Hey Justin thanks for the input. I would always prefer to do a fitting outside if possible. Even on the course sometimes. If not possible and you are only hitting into a net then hopefully you have availability of TrackMan. If not I would suggest trying to find one. My point of lie boards and divots is that they have no correlation to what the ball is actually doing so why should we care? TrackMan does not specifically spit out a number called lie angle however it does tell us Face Angle at impact and Dynamic loft which would be a result of lie angle. If those numbers are good then you should be ok.

  21. Jon

    Aug 25, 2017 at 8:54 am

    If lie boards are horrid, how am I supposed to determine what lie angle is best suited for me? I am looking for a little more education on this subject as I am just getting started with trying to assemble and adjust my own clubs. Thank you in advance for any and all advice.

    • Greg

      Aug 25, 2017 at 10:15 am

      Draw a vertical line on the ball with a sharpie. Examine the line it leaves on the club face. Adjust until vertical. Google it or search the forums.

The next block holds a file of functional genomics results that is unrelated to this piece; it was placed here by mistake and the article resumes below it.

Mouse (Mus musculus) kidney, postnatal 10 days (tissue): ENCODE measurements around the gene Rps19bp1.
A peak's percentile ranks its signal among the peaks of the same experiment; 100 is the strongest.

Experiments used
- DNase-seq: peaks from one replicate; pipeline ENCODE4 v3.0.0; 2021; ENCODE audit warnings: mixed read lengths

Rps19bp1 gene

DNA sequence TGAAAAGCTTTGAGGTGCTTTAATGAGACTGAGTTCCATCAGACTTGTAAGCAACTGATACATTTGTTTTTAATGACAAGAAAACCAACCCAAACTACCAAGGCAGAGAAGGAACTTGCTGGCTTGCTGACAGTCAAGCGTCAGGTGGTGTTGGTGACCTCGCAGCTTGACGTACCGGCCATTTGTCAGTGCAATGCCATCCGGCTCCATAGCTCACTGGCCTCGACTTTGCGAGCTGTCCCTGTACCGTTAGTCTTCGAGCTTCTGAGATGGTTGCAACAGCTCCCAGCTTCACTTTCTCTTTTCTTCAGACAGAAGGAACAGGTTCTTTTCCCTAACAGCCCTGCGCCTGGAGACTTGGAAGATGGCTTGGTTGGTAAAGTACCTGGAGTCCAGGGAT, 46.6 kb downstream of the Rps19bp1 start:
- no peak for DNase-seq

• Hunter Brown

      Aug 25, 2017 at 6:47 pm

      Hey Jon thanks for reading and taking the time to respond. I would rather the focus to be on ball flight and dispersion in a fitting. Also loft and lie adjustments can sometimes be a band aid for a bullet hole as it doesn’t address the root cause of the issue. Not always the case if you are really trying to dial things in with little tweaks but I get scared when people are fit for major lie adjustments. Often I think it actually makes the problem worse. I would work from the ball flight backwards. If thats good then why adjust? If it isn’t then you can make some adjustments of the loft lie but as I said earlier be cautious

      • Loz

        Aug 26, 2017 at 3:44 am

        So as I’m 6′ 4″ provided I can hit an off the shelf club ok I shouldn’t worry about custom fitting? On the Ping scale I come out at 4 degrees upright and plus one inch. I know I can hit an off the shelf club well, but won’t I subconsciously be compensating in my setup and swing. I’m a 4 hcp and have pretty solid fundamentals. Surely I’m going to be catching the toe first on everything, which can’t be a good thing. What would be my start point in your fitting?

  22. Robert Malaussena

    Aug 25, 2017 at 8:52 am

    Get fitted by your local PGA pro on a range.

    • Bert